A Very Difficult Author

Gertrude Stein in Pieces by Richard Bridgman

Four Americans in Paris: The Collections of Gertrude Stein and Her Family a catalog with seven essays and two word-portraits

Gertrude Stein on Picasso edited by Edward Burns

Gertrude Stein and the Present by Allegra Stewart

Gertrude Stein Talking: A Trans-Atlantic Interview by Robert Bartlett Haas

The Third Rose: Gertrude Stein and Her World by John Malcolm Brinnin

Gertrude Stein: Her Life and Work by Elizabeth Sprigge

Gertrude Stein: A Biography of Her Work by Donald Sutherland

Down There on a Visit

The Red and the White: Report from a French Village by Edgar Morin, translated by A.M. Sheridan-Smith

The Other Germans: Report from an East German Town by Hans Axel Holm, translated by Thomas Teal

Ich bin Bürger der DDR und lebe in der Bundesrepublik by Barbara Grunert-Bronnen

After Hitler: A Report on Today’s West Germans by Jürgen Neven-Du Mont, translated by Ralph Manheim

The Right People and the Wrong Times

Don’t Blame the People by Robert Cirino

The Information Machines by Ben H. Bagdikian

The Image Empire by Eric Barnouw

My Life and The Times by Turner Catledge

The Last of the Giants by C.L. Sulzberger

Bringing on the Indians

Indians by Arthur Kopit

We Talk, You Listen by Vine Deloria Jr.

Custer Died for Your Sins by Vine Deloria Jr.

Man’s Rise to Civilization as Shown by the Indians of North America from Primeval Times to the Coming of the Industrial State by Peter Farb


Neal Ascherson is the author of Black Sea, Stone Voices: The Search for Scotland and the novel Death of the Fronsac. He is an Honorary Professor at the Institute of Archaeology, University College London.
 (December 2019)

Robert Coles is a psychiatrist and writer. Until recently, he was the Agee Professor of Social Ethics at Harvard. His many books include The Moral Intelligence of Children and Bruce Springsteen’s America: The People Listening, a Poet Singing. Coles received a Pulitzer Prize in 1973 for Children of Crisis, a MacArthur Award in 1981, the Presidential Medal of Freedom in 1998, and the National Humanities Medal in 2001.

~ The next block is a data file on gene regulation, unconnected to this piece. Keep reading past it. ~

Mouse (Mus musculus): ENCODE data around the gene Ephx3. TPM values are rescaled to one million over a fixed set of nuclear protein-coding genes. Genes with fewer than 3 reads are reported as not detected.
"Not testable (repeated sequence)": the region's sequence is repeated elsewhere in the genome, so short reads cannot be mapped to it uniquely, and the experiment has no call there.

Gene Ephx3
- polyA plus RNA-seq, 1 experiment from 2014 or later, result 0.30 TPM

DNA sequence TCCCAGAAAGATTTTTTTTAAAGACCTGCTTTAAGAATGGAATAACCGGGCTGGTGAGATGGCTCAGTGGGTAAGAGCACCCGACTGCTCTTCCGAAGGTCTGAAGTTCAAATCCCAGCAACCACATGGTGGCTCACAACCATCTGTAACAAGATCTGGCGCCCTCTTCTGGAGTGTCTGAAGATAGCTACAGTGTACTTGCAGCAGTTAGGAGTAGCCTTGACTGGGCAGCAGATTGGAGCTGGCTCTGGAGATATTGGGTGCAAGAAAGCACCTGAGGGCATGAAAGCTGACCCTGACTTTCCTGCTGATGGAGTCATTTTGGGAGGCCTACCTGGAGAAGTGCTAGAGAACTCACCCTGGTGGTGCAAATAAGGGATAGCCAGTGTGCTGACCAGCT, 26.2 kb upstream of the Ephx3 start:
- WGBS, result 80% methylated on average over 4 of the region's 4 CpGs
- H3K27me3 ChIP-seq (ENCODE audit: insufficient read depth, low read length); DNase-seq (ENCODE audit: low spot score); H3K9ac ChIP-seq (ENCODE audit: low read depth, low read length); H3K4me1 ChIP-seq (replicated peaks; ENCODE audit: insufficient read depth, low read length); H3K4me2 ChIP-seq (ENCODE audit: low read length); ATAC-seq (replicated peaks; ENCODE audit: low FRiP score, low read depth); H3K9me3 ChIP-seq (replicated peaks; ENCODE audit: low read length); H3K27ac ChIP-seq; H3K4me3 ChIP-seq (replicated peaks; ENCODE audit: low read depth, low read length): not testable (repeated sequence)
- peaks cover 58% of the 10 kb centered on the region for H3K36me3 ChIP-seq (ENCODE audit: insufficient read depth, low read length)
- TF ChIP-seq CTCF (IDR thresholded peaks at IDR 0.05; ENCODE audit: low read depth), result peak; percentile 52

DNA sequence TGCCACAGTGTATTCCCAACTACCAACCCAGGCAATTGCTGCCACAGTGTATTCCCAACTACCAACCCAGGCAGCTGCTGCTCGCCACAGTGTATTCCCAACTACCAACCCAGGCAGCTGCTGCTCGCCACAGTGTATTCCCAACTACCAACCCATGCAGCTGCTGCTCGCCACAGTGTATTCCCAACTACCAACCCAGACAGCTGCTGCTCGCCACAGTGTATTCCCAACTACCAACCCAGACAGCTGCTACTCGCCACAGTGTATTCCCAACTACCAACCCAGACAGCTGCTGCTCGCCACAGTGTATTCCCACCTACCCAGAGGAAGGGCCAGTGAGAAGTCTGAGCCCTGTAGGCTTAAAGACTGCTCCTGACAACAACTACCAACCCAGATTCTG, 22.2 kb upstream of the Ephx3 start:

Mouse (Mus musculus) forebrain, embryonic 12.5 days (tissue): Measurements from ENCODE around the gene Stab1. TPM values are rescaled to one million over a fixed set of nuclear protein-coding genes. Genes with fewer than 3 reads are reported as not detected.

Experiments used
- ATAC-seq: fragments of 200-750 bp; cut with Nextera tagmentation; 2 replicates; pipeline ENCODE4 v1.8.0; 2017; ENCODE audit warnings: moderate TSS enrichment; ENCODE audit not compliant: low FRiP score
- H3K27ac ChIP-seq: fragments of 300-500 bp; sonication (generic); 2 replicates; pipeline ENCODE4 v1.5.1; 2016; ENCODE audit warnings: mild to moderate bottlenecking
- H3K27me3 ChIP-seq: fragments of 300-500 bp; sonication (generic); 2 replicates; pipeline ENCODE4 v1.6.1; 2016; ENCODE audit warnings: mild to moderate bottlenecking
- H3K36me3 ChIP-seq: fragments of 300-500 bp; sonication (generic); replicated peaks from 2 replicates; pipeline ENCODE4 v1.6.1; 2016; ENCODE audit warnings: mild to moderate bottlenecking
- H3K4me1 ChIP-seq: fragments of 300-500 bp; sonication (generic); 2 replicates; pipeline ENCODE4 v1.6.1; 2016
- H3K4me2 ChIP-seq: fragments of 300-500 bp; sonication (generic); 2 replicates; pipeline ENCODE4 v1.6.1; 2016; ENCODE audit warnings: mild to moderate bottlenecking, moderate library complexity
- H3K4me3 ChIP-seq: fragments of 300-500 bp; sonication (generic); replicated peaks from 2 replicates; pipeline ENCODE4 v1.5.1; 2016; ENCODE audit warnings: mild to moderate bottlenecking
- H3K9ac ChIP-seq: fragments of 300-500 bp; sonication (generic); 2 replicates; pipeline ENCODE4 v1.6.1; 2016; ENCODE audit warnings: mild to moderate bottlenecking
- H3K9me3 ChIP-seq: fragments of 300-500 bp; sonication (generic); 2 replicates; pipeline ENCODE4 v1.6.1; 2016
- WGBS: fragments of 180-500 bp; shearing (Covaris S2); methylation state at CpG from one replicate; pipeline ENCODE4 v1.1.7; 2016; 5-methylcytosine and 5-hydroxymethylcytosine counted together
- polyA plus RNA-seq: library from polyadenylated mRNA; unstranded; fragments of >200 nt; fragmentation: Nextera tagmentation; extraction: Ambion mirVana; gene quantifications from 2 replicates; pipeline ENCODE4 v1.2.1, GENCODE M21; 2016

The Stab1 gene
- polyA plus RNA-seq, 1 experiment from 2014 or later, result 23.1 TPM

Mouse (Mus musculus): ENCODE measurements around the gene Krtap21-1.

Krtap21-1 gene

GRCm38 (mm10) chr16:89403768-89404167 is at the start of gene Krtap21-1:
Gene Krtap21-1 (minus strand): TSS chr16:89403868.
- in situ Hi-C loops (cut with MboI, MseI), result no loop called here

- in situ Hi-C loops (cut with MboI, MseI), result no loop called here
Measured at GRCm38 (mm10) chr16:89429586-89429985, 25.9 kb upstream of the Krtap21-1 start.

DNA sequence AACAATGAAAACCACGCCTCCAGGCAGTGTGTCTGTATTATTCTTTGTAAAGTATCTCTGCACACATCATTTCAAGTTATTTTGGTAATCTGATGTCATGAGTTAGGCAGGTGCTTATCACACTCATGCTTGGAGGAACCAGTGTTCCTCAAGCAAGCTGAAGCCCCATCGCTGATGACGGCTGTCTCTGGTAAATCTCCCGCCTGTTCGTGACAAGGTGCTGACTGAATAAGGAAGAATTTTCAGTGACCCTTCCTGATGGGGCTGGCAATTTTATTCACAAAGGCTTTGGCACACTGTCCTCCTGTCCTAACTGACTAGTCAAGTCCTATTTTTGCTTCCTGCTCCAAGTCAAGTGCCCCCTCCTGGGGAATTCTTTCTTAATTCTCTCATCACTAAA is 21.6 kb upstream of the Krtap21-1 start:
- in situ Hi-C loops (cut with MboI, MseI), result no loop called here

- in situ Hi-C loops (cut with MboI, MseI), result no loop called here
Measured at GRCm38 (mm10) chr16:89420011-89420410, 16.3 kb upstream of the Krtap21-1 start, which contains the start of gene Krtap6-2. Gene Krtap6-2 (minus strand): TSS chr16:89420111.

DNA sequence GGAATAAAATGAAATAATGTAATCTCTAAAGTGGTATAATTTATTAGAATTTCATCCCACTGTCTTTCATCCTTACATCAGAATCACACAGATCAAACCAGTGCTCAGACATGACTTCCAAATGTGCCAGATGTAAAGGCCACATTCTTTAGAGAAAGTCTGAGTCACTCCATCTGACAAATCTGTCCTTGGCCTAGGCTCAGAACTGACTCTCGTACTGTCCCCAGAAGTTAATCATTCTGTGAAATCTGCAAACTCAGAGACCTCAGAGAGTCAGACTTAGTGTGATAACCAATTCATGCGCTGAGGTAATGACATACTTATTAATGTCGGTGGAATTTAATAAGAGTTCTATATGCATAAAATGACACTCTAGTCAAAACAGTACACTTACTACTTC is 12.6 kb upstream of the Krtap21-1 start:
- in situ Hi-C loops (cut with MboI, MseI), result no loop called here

Nigel Dennis (1912–1989) was an English writer, critic and editor. His books include Boys and Girls Come Out to Play and An Essay on Malta.

Elizabeth Hardwick (1916–2007) was born in Lexington, Kentucky, and educated at the University of Kentucky and Columbia University. A recipient of a Gold Medal from the American Academy of Arts and Letters, she is the author of three novels, a biography of Herman Melville, and four collections of essays. She was a co-founder and advisory editor of The New York Review of Books and contributed more than one hundred reviews, articles, reflections, and letters to the magazine. NYRB Classics publishes Sleepless Nights, a novel, and Seduction and Betrayal, a study of women in literature.

Alfred Kazin (1915–1998) was a writer and teacher. Among his books are On Native Grounds, a study of American literature from Howells to Faulkner, and the memoirs A Walker in the Cityand New York Jew. In 1996, he received the first Lifetime Award in Literary Criticism from the Truman Capote Literary Trust.

Murray Kempton (1917-1997) was a columnist for Newsday, as well as a regular contributor to The New York Review of Books. His books include Rebellions, Perversities, and Main Events and The Briar Patch, as well as Part of Our Time. He won the Pulitzer Prize in 1985.

Conor Cruise O’Brien (1917–2009) was an Irish historian and politician. He was elected to the Irish parliament in 1969 and served as a Minister from 1973 until 1977. His works include States of Ireland, The Great Melody and Memoir: My Life and Themes.

Virgil Thomson (1896–1989) was a composer and critic. He collaborated extensively with Gertrude Stein, who wrote the libretti for his operas Four Saints in Three Actsand The Mother of Us All. In 1988 he was awarded the National Medal of Arts.